Lumia  Microsoft

The decline of Windows as a mobile platform has been much discussed. From Windows 10 Mobile failing to make an impact to Microsoft pulling out of the hardware market, Windows Phone has been through tough times. They are about to get tougher, however, IDC predicts that within five years, Windows Phone will have a market share of zero.

The market-watching firm today released its 5-year prediction for the smartphone market. The news is not good for Windows Phone.

Microsoft’s platform has been in a steep decline for a couple of years. It market share has dropped as smartphone sales have dried up. The company’s decision to end the Lumia brand last year created a vacuum. Microsoft, and Nokia before it, were the runaway best-selling manufacturer on the back of Lumia.

With no more Microsoft hardware, a huge void was created in Windows Phone. OEMs have simply lost confidence in the platform. Why would they build hardware for Windows 10 Mobile when Microsoft does not want to do it?

It’s a conundrum the company has attempted to address with reassurances that Windows 10 Mobile will be fully supported. Manufacturers are not buying it.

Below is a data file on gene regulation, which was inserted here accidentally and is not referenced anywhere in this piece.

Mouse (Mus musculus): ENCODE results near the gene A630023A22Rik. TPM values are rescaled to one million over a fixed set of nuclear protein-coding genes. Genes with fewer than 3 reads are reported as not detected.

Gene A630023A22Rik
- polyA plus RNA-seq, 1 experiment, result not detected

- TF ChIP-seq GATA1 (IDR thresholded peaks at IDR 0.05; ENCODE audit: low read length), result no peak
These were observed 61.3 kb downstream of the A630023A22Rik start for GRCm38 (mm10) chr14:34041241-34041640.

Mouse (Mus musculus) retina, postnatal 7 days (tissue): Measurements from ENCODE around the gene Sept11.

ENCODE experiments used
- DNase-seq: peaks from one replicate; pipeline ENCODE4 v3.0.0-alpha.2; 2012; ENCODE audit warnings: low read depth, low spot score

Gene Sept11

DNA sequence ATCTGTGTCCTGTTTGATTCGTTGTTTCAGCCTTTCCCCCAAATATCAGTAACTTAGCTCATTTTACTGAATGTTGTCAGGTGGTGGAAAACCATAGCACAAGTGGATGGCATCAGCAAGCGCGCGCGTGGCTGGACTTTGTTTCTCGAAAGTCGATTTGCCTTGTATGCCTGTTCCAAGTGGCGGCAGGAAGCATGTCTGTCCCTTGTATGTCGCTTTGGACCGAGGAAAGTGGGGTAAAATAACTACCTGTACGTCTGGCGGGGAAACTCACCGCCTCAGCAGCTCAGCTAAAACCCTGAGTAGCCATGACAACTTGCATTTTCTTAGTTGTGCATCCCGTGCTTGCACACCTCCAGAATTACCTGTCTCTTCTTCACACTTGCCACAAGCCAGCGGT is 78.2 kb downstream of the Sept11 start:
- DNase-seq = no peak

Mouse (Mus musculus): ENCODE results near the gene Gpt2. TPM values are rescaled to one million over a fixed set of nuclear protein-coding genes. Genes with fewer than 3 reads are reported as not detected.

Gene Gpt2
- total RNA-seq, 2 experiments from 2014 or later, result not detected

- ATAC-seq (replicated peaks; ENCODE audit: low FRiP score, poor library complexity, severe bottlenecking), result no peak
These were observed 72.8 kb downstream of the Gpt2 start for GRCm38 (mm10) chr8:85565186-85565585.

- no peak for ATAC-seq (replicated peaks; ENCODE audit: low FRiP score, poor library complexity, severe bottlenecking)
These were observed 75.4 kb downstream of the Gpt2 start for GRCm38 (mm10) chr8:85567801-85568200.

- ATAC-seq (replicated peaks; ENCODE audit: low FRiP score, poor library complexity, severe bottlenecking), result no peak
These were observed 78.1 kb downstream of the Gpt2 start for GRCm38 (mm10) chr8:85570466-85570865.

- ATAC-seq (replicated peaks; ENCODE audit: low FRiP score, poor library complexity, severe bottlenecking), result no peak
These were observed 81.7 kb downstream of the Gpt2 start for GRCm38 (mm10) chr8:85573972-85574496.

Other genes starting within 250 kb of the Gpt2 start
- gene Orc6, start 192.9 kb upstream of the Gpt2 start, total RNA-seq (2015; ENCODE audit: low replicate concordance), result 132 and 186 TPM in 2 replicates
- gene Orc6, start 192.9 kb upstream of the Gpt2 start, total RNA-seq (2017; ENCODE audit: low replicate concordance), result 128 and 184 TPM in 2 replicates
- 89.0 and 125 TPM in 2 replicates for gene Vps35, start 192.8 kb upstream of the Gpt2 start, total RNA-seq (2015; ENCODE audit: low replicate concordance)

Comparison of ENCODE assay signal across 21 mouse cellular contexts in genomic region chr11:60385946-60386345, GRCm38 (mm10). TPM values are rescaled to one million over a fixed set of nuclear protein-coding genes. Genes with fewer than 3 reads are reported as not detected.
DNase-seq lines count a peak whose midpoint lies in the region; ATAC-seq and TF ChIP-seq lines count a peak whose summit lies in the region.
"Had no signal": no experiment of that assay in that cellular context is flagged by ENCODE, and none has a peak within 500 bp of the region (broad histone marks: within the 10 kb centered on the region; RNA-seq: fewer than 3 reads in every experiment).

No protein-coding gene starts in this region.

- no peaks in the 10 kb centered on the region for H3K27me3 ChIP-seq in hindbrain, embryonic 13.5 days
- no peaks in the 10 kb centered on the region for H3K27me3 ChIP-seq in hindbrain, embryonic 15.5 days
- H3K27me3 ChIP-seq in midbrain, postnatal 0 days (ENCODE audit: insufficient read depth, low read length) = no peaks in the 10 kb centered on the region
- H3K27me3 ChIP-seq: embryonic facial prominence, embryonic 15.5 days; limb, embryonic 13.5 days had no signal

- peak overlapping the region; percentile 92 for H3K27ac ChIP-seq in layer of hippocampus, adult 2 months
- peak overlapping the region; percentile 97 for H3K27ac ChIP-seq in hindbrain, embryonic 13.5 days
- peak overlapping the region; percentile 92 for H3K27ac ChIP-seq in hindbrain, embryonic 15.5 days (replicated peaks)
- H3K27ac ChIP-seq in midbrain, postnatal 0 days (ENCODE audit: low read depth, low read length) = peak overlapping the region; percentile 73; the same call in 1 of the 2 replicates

Salvaging Windows Phone?

While Lumia was the top-selling Windows-based brand, it is worth noting that the platform was failing even with Microsoft’s hardware. Perhaps the decline would have been slower, but it was happening anyway.

IDC reports that it is going to get a lot worse in the coming years:

“Windows Phone continues to decline as a share of the smartphone space as many OEMs have given up producing phones for the platform. As a result, IDC expects 2017 volumes to decline 69.5% to just 1.8 million units. It is unclear at this time if Microsoft has a clear plan to persuade OEMs to get back on board with the platform, or if it plans to release a device itself like it did with Surface devices. Until this production question is addressed, IDC doesn’t see a clear path to turning around the platform.”

Microsoft certainly still has plans for Windows Phone. Indeed, the company is likely to return to the hardware front with the oft-rumored Surface Phone. Redmond is likely to steer a mobile course directly for business and enterprise and treat the consumer as an afterthought.

At this point, it is the only course of action that makes sense. However, considering Android and iOS already have a commanding lead in enterprise, it is hard to see how Microsoft can break the hold. We could argue that Windows 10 Mobile could offer much more to a business, but Microsoft’s rivals have the market position.